Checking the stats, I see I've now been on Steemit for a little over 100 days. Wow. As the saying goes: time flies!
In that 100 days, I have met a lot of fine folks, gotten involved in the writing community which meets on Discord†, and even started making a little money—only a buck or two a post on average, but hey, it's a start.
So to mark this occasion, I thought I'd do another part in my Introduce Yourself series. I won't use the tag this time, but we can think of this as a sequel. It's also a bit of writing practice. These days with a more than full-time job, kids, and several side projects, I don't get to do as much writing as I once did.
So let's talk about my username: dbooster. What the heck is a dbooster?
Back to the Past
Way back when, nigh on thirty years ago, the online climate was a bit different than it is today. The internet was around, but few had access to it. Instead we had local BBSs (Bulletin Board System(s)). Someone in the neighborhood would host a BBS on their computer and we would all dial in, connecting over the phone line with our speedy 2400 bps modems (and yes, I do mean bits per second). I always pitied the folks who hadn't upgraded to this cutting-edge speed. They were living in the stone age, the poor fools.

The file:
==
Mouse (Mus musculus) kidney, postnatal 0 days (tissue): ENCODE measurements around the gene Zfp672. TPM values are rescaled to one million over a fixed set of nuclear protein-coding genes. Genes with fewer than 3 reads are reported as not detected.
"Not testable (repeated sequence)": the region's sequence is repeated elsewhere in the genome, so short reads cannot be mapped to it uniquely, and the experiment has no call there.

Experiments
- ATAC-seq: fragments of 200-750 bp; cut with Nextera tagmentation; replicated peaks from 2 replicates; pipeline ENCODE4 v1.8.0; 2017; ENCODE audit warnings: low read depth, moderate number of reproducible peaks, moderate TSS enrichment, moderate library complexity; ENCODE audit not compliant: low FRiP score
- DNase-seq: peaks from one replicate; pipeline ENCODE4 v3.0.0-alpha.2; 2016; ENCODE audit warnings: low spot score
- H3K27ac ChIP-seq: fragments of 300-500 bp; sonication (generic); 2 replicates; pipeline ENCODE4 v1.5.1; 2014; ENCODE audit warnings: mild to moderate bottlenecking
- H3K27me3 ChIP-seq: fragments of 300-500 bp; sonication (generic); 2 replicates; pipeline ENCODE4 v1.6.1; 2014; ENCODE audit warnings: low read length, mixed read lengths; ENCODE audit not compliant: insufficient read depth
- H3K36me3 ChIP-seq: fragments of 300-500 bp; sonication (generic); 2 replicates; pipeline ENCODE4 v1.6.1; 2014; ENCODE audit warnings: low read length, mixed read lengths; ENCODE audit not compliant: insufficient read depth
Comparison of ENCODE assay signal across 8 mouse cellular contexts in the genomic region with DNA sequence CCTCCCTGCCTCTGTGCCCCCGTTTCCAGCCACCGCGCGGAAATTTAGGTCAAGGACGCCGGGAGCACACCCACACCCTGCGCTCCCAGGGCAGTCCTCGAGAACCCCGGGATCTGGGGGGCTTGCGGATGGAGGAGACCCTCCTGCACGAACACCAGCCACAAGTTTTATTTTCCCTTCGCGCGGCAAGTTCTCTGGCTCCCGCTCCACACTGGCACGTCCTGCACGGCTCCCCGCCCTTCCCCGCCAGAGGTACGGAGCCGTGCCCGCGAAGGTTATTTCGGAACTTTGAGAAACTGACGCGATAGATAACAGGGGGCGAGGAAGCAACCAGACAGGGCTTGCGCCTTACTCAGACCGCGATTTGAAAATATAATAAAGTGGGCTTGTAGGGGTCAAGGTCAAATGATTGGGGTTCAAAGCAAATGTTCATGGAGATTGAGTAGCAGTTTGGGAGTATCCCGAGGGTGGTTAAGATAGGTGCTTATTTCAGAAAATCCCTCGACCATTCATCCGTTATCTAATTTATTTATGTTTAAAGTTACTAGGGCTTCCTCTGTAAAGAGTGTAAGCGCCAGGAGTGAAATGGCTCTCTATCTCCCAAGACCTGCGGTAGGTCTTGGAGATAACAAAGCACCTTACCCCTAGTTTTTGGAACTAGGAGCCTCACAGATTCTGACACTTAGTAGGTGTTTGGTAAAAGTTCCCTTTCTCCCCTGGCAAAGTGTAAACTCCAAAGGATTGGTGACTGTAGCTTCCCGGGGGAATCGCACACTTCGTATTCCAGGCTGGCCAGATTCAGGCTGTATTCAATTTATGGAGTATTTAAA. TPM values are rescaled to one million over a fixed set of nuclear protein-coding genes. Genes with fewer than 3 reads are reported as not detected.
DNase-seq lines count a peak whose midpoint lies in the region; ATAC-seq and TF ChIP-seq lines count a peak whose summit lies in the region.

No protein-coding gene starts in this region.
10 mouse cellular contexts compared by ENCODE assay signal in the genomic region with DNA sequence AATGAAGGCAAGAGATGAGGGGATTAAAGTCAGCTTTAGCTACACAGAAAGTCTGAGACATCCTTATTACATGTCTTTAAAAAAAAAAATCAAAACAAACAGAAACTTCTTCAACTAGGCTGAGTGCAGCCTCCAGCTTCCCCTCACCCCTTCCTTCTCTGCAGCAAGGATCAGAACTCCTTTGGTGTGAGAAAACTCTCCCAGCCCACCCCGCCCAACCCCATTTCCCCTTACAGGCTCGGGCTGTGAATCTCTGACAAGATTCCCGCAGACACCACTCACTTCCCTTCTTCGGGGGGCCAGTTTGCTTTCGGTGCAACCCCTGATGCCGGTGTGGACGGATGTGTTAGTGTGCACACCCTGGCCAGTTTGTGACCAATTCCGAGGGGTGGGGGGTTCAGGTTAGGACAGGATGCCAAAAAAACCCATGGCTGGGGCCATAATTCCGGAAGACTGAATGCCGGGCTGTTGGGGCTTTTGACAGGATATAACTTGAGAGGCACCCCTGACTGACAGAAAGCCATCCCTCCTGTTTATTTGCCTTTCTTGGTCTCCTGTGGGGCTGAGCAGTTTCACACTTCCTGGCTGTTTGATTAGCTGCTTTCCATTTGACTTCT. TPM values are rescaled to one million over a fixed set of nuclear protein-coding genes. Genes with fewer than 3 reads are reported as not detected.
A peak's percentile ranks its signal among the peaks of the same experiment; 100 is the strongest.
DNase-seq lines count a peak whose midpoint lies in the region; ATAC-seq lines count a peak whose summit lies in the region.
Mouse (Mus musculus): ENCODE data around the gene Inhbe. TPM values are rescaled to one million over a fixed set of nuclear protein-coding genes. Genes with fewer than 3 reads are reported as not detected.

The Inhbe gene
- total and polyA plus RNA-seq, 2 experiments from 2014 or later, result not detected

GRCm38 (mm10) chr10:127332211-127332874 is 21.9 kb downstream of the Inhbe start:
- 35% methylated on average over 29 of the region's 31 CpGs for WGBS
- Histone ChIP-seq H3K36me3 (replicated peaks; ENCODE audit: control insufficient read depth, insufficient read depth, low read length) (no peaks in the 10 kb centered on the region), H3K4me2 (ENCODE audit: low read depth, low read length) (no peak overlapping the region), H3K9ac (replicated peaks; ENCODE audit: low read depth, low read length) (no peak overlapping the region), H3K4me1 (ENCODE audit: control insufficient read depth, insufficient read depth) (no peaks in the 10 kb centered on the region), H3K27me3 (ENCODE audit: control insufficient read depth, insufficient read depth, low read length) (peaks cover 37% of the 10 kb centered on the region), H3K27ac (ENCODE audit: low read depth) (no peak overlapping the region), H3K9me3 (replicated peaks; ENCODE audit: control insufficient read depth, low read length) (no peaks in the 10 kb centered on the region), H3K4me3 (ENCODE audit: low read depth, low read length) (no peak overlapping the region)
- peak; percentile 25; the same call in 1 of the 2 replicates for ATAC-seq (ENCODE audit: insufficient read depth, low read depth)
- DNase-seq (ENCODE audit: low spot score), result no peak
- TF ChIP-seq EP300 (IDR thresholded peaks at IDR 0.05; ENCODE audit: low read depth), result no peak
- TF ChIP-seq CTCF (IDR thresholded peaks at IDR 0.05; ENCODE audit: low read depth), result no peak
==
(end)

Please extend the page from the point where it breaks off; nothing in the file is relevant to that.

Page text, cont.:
Once we were connected, what was there to do? Well, download stuff. Shareware games like the amazing Wolfenstein 3D. Or leave messages for others to see, which is where the bulletin board in BBS comes from. (For all unfamiliar with the old technology called bulletin boards, they were kind of a proto-internet forum.∆) In practice, most of these messages were ads for local businesses or announcements of things such as D&D‡ events at the local comic book store. It really wasn't much, but we were all enthralled by the idea of being connected to a network, visions of WarGames§ dancing in our heads.
Every BBS was different and if you were lucky, your calling area might be home to several of them. If you were unlucky, you might have to call long distance to connect to a really smoking BBS that made the exuberant long-distance fees worthwhile.
Not all BBSs let you set a username—they were rarely set up to host user accounts, they were more just: connect, view, logoff—but some of the more fancy ones did.